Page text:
SHADOW PASS – Sam Eastland

In the second book to feature Inspector Pekkala, history has moved forward nearly ten years.  In THE EYE OF THE RED TSAR, Inspector Pekkala is assigned a case that he is uniquely able to investigate.  Pekkala had been the eyes and ears of Tsar Nicholas II.  As the tsar’s chief spy, Pekkala was known by the badge given to him by Nicholas, a badge describes as an emerald eye.  Pekkala’s loyalty to the tsar earned his a death sentence in Siberia but Pekkala survives and finds himself called upon by Stalin to defend Russia by working for the new government.

In THE EYE OF THE RED TSAR, Stalin needs Pekkala to prove that all the members of the Romanov family are dead and, incidentally, Stalin wants Pekkala to find a rumored fortune in gold hidden by the royal family.  The new communist government cannot risk being toppled by rumors that the Romanovs are waiting to come back and assume the role taken from them.  Pekkala is successful and Stalin lets him live his life, loyal to Russia if not to the Soviet Union.

SHADOW PASS continues Pekkala’s story in 1938 or 1939.  Stalin needs Pekkala because there are rumors that the plans for a tank that can guarantee Russia’s military success against any enemy are being offered to Germany.  The chief suspect in the possible negotiations is Colonel Nagorski, the genius who created the tank known as T-34.  Stalin sends Pekkala to the secret facility where the tank is being assembled.  Nagorski has proceeded with the belief that the left hand shouldn’t know what the right hand is doing but when Nagorski is killed, there is great concern that someone else is working for the Germans and T-34 will be used against Russia by Germany.

Stalin trusts no one but he needs Pekkala.  He recognizes the inspector’s commitment to the safety of his country even if he doesn’t have a commitment to the man who is strengthening his control by the mass arrests of over a million people in eighteen months.   Stalin’s fear that T-34 could be used against the Soviet Union is so strong that he gives Pekkala a Shadow Pass.  An extra page has been inserted in Pekkala’s pass book, the book of the details of Pekkala’s life.  “THE PERSON IDENTIFIED IN THIS DOCUMENT IS ACTING UNDER THE DIRECT ORDERS OF COMRADE STALIN.  DO NOT QUESTION HIM OR DETAIN HIM….”  Fewer than a dozen of these passes had be issued.  A man could do what he wanted without anyone having the authority to question him.  With the Shadow pass, there would be no secrets at the facility making the T-34.  But knowing Stalin’s secrets is the most dangerous position in which a man can find himself.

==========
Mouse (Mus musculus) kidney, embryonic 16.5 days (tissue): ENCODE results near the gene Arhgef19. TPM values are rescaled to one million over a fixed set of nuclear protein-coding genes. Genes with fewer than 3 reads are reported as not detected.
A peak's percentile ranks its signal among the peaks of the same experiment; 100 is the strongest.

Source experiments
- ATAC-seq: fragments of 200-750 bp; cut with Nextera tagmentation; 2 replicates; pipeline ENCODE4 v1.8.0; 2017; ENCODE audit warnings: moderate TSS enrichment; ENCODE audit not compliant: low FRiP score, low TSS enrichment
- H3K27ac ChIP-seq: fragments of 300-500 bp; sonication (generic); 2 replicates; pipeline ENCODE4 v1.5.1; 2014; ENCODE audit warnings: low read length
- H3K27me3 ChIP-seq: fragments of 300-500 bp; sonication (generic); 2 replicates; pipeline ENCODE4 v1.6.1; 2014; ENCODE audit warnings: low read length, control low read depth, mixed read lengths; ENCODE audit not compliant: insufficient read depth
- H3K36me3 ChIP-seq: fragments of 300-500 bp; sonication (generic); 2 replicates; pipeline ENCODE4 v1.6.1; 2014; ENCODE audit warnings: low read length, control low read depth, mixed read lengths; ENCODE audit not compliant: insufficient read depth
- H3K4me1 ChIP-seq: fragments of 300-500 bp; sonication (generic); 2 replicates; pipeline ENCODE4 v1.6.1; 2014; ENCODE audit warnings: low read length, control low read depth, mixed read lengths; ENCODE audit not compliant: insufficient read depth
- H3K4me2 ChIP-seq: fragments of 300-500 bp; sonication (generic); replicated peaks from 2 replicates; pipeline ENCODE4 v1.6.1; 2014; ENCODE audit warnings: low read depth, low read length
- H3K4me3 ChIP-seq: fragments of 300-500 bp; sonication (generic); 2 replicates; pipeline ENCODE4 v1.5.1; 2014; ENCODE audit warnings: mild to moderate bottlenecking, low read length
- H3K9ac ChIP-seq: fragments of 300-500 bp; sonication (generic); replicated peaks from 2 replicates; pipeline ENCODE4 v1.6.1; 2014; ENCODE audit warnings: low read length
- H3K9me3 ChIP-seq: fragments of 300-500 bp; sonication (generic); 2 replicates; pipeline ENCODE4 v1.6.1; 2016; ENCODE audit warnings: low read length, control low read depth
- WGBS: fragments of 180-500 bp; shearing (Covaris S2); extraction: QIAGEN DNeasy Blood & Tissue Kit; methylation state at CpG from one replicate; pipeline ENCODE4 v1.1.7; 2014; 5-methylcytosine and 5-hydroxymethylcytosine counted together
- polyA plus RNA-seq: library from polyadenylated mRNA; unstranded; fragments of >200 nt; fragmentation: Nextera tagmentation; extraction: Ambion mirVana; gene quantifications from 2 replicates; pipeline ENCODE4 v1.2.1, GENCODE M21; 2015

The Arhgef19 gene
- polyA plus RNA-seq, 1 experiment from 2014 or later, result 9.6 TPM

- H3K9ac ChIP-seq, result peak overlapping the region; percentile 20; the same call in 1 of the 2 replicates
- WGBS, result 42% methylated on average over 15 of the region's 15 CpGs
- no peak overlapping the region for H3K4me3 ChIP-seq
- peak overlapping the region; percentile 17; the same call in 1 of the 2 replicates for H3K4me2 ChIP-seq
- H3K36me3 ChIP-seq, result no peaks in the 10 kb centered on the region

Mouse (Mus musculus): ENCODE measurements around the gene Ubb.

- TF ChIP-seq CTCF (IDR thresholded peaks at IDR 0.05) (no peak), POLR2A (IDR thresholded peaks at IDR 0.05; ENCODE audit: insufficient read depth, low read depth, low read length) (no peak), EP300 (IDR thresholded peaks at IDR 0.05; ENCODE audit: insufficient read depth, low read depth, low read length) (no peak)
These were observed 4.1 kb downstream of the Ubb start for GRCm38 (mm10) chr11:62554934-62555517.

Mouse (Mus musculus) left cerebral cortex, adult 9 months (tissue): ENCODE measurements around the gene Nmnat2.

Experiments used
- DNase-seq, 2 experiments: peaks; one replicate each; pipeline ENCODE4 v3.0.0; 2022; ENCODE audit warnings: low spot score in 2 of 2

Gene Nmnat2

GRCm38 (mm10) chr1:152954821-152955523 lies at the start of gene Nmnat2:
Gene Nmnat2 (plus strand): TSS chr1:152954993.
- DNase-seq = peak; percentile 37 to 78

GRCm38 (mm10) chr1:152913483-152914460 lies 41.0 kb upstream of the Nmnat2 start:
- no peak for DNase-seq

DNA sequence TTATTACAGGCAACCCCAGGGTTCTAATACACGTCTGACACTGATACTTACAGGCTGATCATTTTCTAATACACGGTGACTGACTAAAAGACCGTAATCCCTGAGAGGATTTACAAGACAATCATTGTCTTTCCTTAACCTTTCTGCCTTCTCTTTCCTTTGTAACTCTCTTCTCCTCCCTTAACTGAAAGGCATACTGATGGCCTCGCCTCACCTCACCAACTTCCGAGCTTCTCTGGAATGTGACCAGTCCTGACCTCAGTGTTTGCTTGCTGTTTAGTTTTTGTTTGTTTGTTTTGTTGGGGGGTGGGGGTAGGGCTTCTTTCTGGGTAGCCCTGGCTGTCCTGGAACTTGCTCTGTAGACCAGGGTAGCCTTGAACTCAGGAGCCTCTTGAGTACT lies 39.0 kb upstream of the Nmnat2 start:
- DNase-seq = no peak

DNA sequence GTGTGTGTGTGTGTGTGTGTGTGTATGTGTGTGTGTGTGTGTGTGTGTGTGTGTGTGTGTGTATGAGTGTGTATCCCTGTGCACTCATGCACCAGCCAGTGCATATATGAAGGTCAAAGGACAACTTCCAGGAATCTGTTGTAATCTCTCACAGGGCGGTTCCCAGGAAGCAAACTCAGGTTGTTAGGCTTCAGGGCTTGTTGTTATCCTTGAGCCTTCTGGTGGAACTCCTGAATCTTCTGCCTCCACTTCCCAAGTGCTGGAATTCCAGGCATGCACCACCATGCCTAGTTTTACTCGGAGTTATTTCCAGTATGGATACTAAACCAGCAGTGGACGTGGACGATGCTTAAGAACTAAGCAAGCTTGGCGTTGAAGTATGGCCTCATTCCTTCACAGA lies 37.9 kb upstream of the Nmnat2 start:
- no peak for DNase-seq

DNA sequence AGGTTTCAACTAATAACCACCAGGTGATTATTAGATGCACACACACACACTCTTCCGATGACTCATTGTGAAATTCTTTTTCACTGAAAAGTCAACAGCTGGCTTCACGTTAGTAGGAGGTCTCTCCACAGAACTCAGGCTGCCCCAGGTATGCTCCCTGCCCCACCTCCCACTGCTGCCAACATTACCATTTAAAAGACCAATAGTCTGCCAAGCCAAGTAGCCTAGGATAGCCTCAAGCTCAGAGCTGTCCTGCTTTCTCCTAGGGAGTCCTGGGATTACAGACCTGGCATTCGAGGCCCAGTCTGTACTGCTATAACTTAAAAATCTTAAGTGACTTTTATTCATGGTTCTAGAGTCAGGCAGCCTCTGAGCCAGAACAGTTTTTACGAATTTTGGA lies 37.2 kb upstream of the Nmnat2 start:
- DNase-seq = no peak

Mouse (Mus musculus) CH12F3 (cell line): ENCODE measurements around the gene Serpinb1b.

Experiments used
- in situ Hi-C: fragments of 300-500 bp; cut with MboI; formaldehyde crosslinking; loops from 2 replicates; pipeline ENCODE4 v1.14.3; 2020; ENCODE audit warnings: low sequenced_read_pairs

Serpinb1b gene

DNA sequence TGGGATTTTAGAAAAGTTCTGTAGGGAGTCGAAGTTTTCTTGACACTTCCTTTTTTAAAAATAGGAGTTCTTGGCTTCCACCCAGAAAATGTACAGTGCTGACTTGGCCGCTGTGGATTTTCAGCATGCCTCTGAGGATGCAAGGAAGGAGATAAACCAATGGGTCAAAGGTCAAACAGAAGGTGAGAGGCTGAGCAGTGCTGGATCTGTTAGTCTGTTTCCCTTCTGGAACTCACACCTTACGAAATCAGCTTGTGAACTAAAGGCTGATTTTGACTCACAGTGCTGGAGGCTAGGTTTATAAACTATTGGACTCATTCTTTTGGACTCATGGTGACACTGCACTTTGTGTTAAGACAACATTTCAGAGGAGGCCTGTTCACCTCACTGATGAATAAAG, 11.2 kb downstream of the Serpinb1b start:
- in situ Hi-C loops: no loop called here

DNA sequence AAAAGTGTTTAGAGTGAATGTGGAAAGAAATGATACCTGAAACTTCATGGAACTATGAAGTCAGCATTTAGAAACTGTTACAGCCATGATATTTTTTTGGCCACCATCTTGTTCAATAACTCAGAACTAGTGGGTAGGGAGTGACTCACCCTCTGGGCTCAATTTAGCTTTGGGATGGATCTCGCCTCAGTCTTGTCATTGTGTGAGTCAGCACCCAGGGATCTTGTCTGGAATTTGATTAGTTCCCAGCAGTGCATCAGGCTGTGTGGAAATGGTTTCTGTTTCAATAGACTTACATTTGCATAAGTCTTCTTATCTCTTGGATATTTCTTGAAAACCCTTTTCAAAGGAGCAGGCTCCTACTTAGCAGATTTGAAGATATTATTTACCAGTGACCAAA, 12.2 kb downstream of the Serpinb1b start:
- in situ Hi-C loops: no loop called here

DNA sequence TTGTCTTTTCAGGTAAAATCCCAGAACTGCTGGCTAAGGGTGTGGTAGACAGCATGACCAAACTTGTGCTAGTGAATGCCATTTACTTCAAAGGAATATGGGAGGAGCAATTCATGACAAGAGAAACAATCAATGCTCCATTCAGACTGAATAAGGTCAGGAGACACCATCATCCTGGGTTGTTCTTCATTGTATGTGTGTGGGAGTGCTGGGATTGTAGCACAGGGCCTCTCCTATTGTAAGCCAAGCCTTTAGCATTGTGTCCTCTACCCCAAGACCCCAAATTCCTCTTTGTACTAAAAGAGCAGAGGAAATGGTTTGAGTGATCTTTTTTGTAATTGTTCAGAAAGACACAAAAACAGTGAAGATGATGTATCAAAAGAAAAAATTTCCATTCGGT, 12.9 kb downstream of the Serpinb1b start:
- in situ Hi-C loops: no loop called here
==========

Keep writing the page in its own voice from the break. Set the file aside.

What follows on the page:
As in THE EYE OF THE RED TSAR, there are frequent flashbacks to Pekkala’s time with Tsar Nicholas.  Pekkala is younger and, to the degree that he is capable, he is happier.  His loyalty to the tsar and his loyalty to the state are as one.  In SHADOW PASS,  the flashbacks are a counterpoint to Pekkala’s relationship with Stalin – Stalin and Russia are not one.

To describe Pekkala as enigmatic doesn’t come close to creating an image of the character.  As readers learned in EYE OF THE RED TSAR,  Pekkala had gone to Russia to serve in a corps made up of men from Finland.  Pekkala’s honor brings him to the attention of Tsar Nicholas and Nicholas’ honor brings him Pekkala’s loyalty.  Pekkala can do no less than serve his country even if, in so doing, he must follow the orders of Stalin.

It isn’t necessary to read EYE OF THE RED TSAR first but the second book can, perhaps, be better appreciated after reading the first.  I recommend both books; Pekkala is a character worth following.

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